Doesn’t it make you nuts when someone doesn’t use their turn signal? Or how about when they slam on their brakes at the last minute before a traffic light or stop sign? It sure is helpful to all drivers when using the turn signals and using the brakes slowly and evenly. Using these lights and responding accordingly are responsible driving habits. Florence Lawrence is credited with being the first movie star in the early 20th century. As her success and fortune grew she became able to purchase a car. She instantly fell in love with driving and making repairs when necessary. The more she drove, the more she saw a need for more safety with the cars. In 1914, she developed a mechanical “arm” that when the driver pushed a button, a small “flag” would pop out from one of the rear fenders indicating which direction they were headed. 60 years later several manufacturers took the idea a bit further with lighted arms, usually set in the “b” post. They were most commonly used on 50’s era VW Beetles, although other manufacturers used them as well. Ms. Lawrence wasn’t done. She also created a device that when pressing the brake pedal, a small flag that read “stop” popped up from the rear of the car. In my opinion the auto industry, the billions of drivers on the road, owes her quite a bit. There’s not one single car manufactured today that doesn’t have turn signals and stop/brake lights. In fact, in many countries, it’s LAW. Unfortunately, her ideas didn’t gain traction and were not used much. It wasn’t until 1925 when manufacturers began submitting patents for their own versions.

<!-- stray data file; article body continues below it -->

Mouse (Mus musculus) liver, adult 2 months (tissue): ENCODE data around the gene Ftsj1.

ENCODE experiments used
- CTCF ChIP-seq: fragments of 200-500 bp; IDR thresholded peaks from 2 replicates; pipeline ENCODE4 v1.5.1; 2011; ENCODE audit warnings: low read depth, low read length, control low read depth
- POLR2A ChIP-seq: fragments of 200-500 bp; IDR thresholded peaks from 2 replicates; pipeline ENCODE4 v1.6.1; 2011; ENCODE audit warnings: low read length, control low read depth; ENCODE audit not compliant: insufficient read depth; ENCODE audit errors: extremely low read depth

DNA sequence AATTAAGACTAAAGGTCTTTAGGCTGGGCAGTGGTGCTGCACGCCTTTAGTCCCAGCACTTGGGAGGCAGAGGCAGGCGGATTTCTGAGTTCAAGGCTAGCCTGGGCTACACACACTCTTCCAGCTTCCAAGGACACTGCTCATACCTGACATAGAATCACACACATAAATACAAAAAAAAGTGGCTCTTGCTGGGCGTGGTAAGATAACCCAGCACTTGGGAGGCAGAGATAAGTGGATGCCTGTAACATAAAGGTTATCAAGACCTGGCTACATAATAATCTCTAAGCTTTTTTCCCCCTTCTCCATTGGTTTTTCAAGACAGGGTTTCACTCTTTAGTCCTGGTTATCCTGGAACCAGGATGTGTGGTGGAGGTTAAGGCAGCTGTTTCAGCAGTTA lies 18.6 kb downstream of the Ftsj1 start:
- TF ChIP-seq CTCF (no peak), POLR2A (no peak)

Here is Lawrence in a Lozier (a noted luxury car of the time).
Photo credit Wisconsin Center for film and Theatre Research
Alright, I know what you’re thinking. What about the 20th or 21st century? There are plenty. I’ll touch on a few, but list more that you can search and read about their accomplishments yourself. After all, it is Women’s History Month!